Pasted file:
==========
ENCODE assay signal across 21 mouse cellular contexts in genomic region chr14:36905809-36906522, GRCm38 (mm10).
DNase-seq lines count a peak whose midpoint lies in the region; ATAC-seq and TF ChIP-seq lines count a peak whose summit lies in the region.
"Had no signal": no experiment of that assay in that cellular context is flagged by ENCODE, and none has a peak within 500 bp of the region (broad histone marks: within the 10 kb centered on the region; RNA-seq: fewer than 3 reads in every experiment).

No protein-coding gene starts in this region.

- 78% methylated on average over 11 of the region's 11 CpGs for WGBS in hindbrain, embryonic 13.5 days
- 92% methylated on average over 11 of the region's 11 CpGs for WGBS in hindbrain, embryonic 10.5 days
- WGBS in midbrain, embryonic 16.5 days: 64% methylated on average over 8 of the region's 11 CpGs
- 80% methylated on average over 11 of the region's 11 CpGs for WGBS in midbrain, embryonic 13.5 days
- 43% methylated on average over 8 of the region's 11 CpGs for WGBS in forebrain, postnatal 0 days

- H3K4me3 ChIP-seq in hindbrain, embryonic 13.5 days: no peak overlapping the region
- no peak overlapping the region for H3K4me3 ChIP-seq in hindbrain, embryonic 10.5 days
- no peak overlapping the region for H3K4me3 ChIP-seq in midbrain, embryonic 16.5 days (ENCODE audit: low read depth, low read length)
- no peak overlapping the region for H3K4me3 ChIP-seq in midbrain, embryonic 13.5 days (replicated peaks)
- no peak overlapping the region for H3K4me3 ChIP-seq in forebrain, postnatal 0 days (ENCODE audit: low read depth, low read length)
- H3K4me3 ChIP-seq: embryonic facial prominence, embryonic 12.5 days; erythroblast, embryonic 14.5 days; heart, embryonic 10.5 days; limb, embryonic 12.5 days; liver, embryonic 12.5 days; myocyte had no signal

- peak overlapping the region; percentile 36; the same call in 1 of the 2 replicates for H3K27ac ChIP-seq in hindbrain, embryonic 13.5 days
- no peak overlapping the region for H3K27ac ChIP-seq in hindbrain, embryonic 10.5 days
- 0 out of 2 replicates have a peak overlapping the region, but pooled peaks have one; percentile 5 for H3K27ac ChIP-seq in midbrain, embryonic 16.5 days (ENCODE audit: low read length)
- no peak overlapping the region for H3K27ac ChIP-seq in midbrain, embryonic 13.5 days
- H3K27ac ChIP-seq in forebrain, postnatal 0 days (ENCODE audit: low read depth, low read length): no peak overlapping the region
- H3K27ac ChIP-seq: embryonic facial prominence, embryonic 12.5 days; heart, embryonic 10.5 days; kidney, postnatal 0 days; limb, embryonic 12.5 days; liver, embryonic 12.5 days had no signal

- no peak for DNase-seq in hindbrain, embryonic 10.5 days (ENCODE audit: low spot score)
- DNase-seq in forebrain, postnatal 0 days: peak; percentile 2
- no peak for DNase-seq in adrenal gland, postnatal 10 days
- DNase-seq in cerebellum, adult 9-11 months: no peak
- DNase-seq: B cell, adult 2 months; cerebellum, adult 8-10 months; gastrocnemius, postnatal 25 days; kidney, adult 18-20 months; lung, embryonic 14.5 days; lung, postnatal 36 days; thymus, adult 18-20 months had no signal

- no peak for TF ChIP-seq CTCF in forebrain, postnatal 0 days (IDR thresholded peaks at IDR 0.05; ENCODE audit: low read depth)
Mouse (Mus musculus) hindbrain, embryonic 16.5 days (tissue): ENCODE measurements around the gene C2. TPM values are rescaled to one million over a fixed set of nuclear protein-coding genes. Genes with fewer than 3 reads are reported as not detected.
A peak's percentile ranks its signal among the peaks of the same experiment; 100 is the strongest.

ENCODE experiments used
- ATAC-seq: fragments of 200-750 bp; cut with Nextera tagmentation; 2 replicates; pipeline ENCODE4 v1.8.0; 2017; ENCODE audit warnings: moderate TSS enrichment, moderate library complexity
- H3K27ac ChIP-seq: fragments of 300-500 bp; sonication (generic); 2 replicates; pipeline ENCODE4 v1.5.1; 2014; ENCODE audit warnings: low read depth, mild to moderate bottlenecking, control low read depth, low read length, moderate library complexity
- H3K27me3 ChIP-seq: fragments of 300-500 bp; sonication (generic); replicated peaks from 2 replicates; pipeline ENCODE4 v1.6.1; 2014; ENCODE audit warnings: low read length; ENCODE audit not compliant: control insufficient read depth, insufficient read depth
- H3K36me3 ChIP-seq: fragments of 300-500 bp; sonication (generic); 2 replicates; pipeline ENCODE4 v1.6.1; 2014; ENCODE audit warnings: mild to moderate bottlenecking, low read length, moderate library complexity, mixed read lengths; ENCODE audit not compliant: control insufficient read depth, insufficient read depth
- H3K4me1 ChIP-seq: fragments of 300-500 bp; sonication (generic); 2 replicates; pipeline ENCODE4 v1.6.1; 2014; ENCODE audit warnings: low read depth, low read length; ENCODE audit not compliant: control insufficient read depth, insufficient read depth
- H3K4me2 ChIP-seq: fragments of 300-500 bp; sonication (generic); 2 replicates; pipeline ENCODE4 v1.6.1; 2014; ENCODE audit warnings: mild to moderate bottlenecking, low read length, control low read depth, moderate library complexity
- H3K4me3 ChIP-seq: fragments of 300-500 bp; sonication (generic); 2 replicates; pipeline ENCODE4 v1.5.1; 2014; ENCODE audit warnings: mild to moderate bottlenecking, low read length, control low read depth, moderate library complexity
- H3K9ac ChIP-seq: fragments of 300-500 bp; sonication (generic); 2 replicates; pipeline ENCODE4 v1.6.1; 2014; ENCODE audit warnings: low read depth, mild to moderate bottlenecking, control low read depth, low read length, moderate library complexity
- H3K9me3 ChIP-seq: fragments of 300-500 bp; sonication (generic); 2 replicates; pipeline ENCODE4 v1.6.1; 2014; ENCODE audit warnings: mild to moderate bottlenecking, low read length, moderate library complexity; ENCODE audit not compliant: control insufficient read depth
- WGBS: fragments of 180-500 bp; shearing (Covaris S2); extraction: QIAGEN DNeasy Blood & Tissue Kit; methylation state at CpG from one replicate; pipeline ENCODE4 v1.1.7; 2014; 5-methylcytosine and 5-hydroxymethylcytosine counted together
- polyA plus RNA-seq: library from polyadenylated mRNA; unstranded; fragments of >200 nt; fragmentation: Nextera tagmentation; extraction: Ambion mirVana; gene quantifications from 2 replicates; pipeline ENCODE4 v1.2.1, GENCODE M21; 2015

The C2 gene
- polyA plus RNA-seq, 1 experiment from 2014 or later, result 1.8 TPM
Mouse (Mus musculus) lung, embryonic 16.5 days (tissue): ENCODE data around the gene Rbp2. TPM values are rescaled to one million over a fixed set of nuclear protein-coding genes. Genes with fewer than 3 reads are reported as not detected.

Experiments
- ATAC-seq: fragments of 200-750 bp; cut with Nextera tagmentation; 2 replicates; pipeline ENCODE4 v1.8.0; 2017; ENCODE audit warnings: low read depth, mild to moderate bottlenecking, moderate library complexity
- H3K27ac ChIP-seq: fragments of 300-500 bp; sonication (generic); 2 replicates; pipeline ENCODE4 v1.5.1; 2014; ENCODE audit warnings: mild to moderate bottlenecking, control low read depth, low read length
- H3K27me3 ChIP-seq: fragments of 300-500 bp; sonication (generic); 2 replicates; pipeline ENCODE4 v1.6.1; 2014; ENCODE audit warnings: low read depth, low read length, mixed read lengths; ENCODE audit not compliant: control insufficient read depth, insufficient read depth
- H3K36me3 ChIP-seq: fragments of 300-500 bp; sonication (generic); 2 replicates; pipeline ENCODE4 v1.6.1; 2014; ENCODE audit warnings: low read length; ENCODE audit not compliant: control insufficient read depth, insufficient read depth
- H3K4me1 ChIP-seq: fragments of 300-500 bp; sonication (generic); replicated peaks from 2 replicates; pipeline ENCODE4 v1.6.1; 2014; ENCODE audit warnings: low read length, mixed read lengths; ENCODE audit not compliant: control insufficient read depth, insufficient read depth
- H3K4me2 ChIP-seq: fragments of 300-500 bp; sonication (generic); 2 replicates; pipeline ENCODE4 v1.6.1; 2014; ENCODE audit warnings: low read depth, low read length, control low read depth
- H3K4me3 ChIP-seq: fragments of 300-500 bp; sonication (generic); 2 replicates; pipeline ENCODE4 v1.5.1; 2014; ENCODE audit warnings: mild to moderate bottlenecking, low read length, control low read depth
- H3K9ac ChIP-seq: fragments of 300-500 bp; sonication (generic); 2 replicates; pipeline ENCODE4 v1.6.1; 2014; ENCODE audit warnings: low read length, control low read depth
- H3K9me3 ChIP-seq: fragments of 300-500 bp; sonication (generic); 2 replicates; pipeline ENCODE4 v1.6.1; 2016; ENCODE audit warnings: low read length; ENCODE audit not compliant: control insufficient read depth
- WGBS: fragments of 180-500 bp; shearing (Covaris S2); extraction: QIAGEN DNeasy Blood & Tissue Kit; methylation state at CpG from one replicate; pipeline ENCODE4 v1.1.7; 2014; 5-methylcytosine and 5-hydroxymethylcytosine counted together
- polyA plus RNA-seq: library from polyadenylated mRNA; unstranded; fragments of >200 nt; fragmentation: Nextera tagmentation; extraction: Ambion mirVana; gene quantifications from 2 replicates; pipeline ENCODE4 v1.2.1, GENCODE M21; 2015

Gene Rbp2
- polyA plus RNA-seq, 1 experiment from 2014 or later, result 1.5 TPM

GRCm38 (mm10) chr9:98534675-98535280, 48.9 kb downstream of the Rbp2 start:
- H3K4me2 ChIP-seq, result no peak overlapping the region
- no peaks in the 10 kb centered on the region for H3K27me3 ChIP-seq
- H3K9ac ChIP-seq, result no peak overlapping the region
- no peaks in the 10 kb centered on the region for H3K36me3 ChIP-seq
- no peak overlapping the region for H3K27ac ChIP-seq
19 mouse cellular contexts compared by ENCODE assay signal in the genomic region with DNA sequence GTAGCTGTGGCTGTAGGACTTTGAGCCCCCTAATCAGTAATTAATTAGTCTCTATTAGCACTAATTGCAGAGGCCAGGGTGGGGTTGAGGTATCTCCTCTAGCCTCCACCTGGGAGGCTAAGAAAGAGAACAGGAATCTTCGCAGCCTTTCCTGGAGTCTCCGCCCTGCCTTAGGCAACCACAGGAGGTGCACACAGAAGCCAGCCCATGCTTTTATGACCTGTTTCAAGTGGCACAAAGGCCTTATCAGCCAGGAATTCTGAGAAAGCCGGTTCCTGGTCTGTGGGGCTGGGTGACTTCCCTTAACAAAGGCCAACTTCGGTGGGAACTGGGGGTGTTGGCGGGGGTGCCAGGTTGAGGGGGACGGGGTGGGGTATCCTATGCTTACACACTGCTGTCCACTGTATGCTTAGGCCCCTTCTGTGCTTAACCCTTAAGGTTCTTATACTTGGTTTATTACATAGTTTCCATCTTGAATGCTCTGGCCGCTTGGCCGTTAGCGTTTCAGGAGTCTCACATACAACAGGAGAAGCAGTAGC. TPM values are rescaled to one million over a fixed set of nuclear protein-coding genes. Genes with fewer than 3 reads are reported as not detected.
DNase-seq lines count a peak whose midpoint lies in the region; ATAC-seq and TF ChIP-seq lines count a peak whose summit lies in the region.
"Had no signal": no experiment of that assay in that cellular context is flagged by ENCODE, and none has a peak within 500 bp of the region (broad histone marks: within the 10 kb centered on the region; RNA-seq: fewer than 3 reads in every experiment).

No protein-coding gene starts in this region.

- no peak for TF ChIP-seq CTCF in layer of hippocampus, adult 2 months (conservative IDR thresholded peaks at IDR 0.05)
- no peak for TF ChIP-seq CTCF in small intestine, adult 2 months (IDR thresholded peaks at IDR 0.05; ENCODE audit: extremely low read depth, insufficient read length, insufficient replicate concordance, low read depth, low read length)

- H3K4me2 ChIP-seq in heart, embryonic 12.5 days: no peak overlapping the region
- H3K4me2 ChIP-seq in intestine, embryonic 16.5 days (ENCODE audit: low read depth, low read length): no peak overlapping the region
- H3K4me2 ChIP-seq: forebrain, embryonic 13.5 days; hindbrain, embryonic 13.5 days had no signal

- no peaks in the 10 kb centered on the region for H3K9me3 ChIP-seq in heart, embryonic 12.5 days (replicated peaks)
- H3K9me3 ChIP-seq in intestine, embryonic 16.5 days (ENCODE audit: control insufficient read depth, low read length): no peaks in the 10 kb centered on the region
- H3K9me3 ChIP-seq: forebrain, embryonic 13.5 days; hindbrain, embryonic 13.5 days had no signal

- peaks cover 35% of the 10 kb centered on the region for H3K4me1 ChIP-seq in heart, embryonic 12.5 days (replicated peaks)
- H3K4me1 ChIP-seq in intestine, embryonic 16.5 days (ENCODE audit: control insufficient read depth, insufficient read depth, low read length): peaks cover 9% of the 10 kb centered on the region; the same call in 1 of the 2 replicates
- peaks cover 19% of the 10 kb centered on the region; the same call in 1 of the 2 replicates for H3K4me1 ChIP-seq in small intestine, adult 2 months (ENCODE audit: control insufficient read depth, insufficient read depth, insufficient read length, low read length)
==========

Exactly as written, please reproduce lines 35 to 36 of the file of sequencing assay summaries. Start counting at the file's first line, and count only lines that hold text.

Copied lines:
- H3K4me1 ChIP-seq: fragments of 300-500 bp; sonication (generic); 2 replicates; pipeline ENCODE4 v1.6.1; 2014; ENCODE audit warnings: low read depth, low read length; ENCODE audit not compliant: control insufficient read depth, insufficient read depth
- H3K4me2 ChIP-seq: fragments of 300-500 bp; sonication (generic); 2 replicates; pipeline ENCODE4 v1.6.1; 2014; ENCODE audit warnings: mild to moderate bottlenecking, low read length, control low read depth, moderate library complexity